The reintroduction of a buffalo herd will help regenerate prairie plants and other animal species. Wolakota demonstrates the difference between cattle farms and bison herds. The vast majority of U.S. cattle are raised in feedlots and require inordinate amounts of ecological sustenance, whereas buffalo move across vast areas of land, fertilizing with their dung and urine to help decompose and enrich the soil. Buffalo herds preserve grasslands, which in turn can heighten the ability of the soil to retain carbon dioxide.
“I think that this project represents the next generation of work with buffalo,” says Epps. “It will be done at a large scale involving much larger acreage. And if we can secure hundreds of thousands of acres and take projects like ours and scale them up, we can take land and achieve conservation purposes. We can rewild these spaces and create economic change while combating climate change.”
Many Visions Aligned
Wolakota’s economic vision is more than just monetary. “When we think about the next generation of businesses that are needed in the world — a social perspective, justice perspective, climate perspective — we will need to have multiple bottom lines, not just a single bottom line,” says Epps. “Wolakota is a project to rebuild the ecosystem of the prairie, to reconnect the buffalo and the Lakota people. We want to create a new Lakota economy that will provide multiple opportunities for people.”
An overall goal is for the herd to become self-sufficient. They will live off the land, nurture the land and return to the people. They will feed the people of Rosebud and as the herd grows, their meat and other products will be sold to others outside the reservation.
In its first year of operation, Wolakota witnessed the birth of its first calves and also conducted its first community herd share. Buffalo were field harvested following traditional rituals. Use of the entire buffalo, in Lakota tradition, pays respect to the buffalo who has given of itself to the people. In keeping with that Lakota value, the harvested meat was donated to the community, and the hide and the skull were saved to be processed for traditional use.
The first five-year plan is to go from zero buffalo to full capacity for the land, and the potential for 300-400 surplus buffalo that will be harvested. The meat will be processed regionally until the core business is set up. Epps says that Wolakota is doing a feasibility study to build a meat-processing plant. They are also committed to a yearly measure of baseline soil and ecological data, which will study the impact of the buffalo on the return of the land to a native ecosystem.
As the herd grows, so will the business model. “We are exploring a couple models for growth,” says Epps. “One model might be a community herd-sharing program where we would fundraise for the cost and tribal members could purchase a share. A share might be three buffalo over a three-year period. Another model we have explored is to create a Rosebud-branded product which would involve selling to people or organizations off the reservation but subsidized to give back to the tribe.”
The longer-range vision encompasses everything from cultural ecotourism to an education-visitor center to accepting requests to host school trips and camps, which would mean creating a sustainable campground for visitors. In the summer of 2021, the Boys and Girls Club of Rosebud launched a pilot summer camp for youth to learn about the relationship between the Lakota and the buffalo. Projects like this will support Wolakota’s underlying vision to nurture and rebuild the connection between the two while promoting wellness, connection to the environment and healthy lifestyles.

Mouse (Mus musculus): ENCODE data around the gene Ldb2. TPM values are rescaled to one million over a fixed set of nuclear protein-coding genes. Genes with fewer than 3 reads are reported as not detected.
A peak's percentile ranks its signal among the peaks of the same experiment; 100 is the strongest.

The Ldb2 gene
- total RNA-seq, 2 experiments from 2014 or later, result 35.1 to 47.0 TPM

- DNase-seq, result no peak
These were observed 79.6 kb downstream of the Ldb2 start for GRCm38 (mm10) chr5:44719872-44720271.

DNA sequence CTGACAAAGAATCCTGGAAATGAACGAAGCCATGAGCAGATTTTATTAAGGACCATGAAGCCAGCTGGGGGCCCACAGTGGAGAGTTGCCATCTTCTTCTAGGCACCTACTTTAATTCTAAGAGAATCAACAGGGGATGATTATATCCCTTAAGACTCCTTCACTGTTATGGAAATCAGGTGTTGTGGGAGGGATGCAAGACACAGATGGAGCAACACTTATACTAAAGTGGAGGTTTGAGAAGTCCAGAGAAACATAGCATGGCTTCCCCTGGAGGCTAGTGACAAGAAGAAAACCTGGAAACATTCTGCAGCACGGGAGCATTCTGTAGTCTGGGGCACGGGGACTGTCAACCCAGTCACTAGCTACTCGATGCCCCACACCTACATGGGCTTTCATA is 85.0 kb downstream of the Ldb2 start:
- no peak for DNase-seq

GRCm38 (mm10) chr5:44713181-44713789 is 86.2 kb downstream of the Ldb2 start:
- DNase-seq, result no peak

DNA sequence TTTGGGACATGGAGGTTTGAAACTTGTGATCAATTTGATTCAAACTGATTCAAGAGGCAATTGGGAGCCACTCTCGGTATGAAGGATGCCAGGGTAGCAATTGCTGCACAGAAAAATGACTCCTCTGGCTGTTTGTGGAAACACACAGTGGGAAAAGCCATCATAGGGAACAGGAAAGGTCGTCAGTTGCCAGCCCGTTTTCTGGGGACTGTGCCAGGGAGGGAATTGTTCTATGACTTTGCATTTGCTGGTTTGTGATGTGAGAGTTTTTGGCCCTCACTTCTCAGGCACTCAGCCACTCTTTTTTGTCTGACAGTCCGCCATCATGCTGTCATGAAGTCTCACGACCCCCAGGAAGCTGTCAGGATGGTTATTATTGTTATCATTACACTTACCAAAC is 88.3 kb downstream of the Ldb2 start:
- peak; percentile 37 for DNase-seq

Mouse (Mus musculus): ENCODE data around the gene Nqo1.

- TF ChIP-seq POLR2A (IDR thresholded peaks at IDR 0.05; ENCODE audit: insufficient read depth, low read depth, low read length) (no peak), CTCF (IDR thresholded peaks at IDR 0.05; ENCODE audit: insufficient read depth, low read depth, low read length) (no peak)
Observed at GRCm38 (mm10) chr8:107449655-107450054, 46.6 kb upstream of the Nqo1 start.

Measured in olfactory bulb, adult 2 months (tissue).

Investing in Social Impact
Little Elk and REDCO see the Wolakota Project as a continuation of many generations of work and a local solution using new ideas to address global challenges. To continue repairing centuries of disinvestment by forces outside Tribes, Little Elk is using his Bush Fellowship as an opportunity to better understand how to incorporate Indigenous beliefs into social impact investment models.
“We look to redefine wealth according to Lakota-Indigenous thought.” says Little Elk. “We need to rethink the ways we invest our money. [Wolakota] is the first generation of social investment impact projects. We are going to help set the stage for all kinds of work not just in Indian Country, but around the world.”
He mentions the recent news of multiple unmarked burial grounds discovered at the sites of Indigenous boarding schools across North America. “Our collective consciousness needs to see our awareness increased,” he says. “Just as there is a growing movement around that injustice, it informs our ability to have our cultural perpetuity.”
“Wizipan, as a leader, is pushing us forward in impact investing,” Epps says. “As investors we want to create more than a financial base. It is about sequestering carbon, creating jobs, creating opportunities with access to food, hides, skulls, traditional teachings — things that will impact us both socially and environmentally.”
In the future, the people of Rosebud and the surrounding communities have the potential to be Wolakota employees as well as benefit from the economic gain, food production, and cultural and spiritual aspects of the project. “We are doing something that has never been done,” said Little Elk in a Department of the Interior press release. “It shows what is possible when business, philanthropy and government work together to create multiple bottom-line initiatives supporting the environment, people, fiscal responsibility and Native nation building.”